Soil Taxa. Soils are Usterts, Ustolls, Aqualfs, and Ustalfs. Pellusterts are in upland valleys. Chromusterts are on eroded uplands. Haplustrolls and Ustorthents are along an Austin chalk escarpment. Calciustolls and Haplustolls are along stream terraces. Albaqualfs, Ochraqualfs, and Paleustalfs are on uplands. Pelluderts, Haplaquolls, and Chromusterts are on flood plains. These soils have a thermic temperature regime, a ustic or aquic moisture regime, and montmorillonitic or mixed mineralogy. Generally, soils are deep, mostly well drained, medium to fine textured, and have limited soil moisture supplies for use by vegetation during parts of the growing season.

Potential Natural Vegetation. K\"uchler mapped vegetation as blackland prairie ({\it Andropogon-Stipa}) and juniper-oak savanna. The predominant vegetation form is tall grassland consisting mainly of bunch grasses, such as indiangrass, big bluestem, switchgrass, and eastern gamagrass. A savanna community occurs along many major rivers, consisting of elm, pecan, cottonwood, and hackberry, with grasses between the trees.

Fauna. Faunal communities are characterized by species associated with a prairie climate and vegetation. Typical large herbivores and carnivores include coyote, ringtail, and collared peccary. Smaller herbivores include plains pocket gopher, fulvous harvest mouse, and northern pygmy mouse. Ocelots were once common, but are now rare. The bison is historically associated with the Section. Birds are typical of grass and shrublands; residents include many common species, such as turkey vulture, hairy woodpecker, cardinal, and yellow warbler. Smith's longspur, a bird of the Arctic tundra, winters here. Amphibians and reptiles typical of this area include eastern spadefoot toad, Great Plains narrow-mouthed frog, green toad, Texas toad, Gulf Coast toad, yellow mud turtle, Texas horned lizard, Texas spiny lizard, and Texas blind snake.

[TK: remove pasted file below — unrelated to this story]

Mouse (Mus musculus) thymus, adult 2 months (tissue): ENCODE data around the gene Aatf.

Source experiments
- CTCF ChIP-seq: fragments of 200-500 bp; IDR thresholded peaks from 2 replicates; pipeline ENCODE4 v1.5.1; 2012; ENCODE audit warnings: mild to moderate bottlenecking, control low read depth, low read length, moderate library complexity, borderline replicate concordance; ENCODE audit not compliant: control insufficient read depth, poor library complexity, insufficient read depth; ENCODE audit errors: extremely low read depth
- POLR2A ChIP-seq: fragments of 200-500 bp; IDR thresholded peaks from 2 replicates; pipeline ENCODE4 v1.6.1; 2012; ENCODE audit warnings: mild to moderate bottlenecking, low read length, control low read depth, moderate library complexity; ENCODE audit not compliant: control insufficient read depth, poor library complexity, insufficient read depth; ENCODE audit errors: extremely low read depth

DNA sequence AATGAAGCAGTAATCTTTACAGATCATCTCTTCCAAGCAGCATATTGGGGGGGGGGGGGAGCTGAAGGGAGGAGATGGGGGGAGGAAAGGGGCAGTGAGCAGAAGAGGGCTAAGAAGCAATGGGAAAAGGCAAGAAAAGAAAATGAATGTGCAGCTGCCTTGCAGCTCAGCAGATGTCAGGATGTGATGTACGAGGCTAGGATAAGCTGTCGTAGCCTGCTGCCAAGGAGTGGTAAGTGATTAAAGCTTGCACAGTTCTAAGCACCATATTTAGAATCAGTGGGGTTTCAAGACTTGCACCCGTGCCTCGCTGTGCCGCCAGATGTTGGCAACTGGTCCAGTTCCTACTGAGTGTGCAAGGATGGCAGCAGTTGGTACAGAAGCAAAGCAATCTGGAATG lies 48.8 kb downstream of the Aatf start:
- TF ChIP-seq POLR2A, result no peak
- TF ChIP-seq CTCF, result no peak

Climate. Precipitation ranges from 30 to 45 in (750 to 1,150 mm), occurring mainly in spring from April through May. Temperature averages 63 to 70 oF (17 to 21 oC). The growing season lasts 230 to 280 days.

Surface Water Characteristics. Reserved. Disturbance Regimes. Fire and drought have probably been the principal historical sources of disturbance.

Land Use. Natural vegetation has been changed to agricultural crops on about 75 percent of the area.

Cultural Ecology. Reserved.

Compiled by Southern Region.

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Section 255C--Oak Woods and Prairies

Geomorphology. This Section is in the Coastal Plains geomorphic province. The predominant landform on about 80 percent of the Section consists of irregular plains. Other landforms include plains with hills and smooth plains. This Section is an elevated sea bottom that has been shaped by marine and shore-zone processes resulting from repeated episodes of submergence and emergence of the land from the ocean. Some geomorphic processes currently active throughout the area are gentle gradient valley stream erosion, transport and deposition. Elevation ranges from 650 to 1,310 ft (200 to 400 m). Local relief ranges from 100 to 300 ft.

Lithology and Stratigraphy. Rocks units formed during the Cenozoic Era. Strata are Tertiary marine sediments consisting of glauconitic, calcarious, fossiliferous strata with lignitic sandy and argillaceous deposits.

Soil Taxa. Soils are mostly Ustalfs. Paleustalfs and Albaqualfs are on uplands and other areas with thick sandy surface. Pelluderts, Pellusterts, and Hapludolls are on flood plains and clayey terraces along major rivers. These soils have a thermic temperature regime, an ustic moisture regime, and montmorillonitic mineralogy. Soils are deep, medium textured, and generally have a slowly permeable, clayey subsoil. Moisture may be limiting for plant growth during parts of the year.

Potential Natural Vegetation. K\"uchler classified vegetation as oak-hickory forest, cross timbers ({\it Quercus-Andropogon}), and juniper-oak savanna. The predominant vegetation type is cold-deciduous, broad-leaved forest. The oak-hickory cover type consists of scarlet, post, and blackjack oaks, and pignut and mockernut hickories. Forests of elm, pecan, and walnut are in bottomlands. Little bluestem is the dominant grass.

Fauna. Faunal communities are characterized by species associated with a temperate, subhumid, forested environment. Common large herbivores and carnivores include coyote, ringtail, ocelot, and collared peccary. Smaller herbivores include plains pocket gopher, fulvous harvest mouse, northern pygmy mouse, southern short-tailed shrew, and least shrew. Jaguar and bison are historically associated with this Section. Birds typical of this Section include many wide-spread species, such as eastern bluebird, eastern meadowlark, grasshopper sparrow, mourning dove, Cooper's hawk, and mockingbird. Amphibians and reptiles include eastern spadefoot toad, Great Plains narrow-mouthed frog, green toad, yellow mud turtle, Texas horned lizard, Texas spiny lizard, and Texas blind snake.